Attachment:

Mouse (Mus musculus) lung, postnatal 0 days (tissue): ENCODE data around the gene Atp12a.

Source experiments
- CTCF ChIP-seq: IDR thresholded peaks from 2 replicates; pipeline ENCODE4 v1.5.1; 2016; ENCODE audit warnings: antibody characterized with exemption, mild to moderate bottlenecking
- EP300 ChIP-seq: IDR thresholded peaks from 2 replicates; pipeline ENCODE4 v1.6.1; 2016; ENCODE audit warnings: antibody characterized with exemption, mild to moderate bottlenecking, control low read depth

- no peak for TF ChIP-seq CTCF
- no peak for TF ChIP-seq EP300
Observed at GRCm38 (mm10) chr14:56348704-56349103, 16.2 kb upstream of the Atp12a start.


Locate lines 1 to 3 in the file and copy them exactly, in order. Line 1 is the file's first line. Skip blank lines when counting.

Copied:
Mouse (Mus musculus) lung, postnatal 0 days (tissue): ENCODE data around the gene Atp12a.

Source experiments
- CTCF ChIP-seq: IDR thresholded peaks from 2 replicates; pipeline ENCODE4 v1.5.1; 2016; ENCODE audit warnings: antibody characterized with exemption, mild to moderate bottlenecking